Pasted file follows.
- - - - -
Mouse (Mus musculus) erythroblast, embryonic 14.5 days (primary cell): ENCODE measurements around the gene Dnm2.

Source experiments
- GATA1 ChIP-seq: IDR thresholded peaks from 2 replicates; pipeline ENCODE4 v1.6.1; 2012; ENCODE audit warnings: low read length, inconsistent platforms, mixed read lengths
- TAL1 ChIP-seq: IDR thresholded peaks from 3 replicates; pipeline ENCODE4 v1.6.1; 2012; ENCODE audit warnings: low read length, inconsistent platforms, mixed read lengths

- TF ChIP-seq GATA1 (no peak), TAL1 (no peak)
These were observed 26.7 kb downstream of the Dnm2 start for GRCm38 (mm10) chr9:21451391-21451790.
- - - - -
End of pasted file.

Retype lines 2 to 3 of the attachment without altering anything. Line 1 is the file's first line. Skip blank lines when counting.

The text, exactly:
Source experiments
- GATA1 ChIP-seq: IDR thresholded peaks from 2 replicates; pipeline ENCODE4 v1.6.1; 2012; ENCODE audit warnings: low read length, inconsistent platforms, mixed read lengths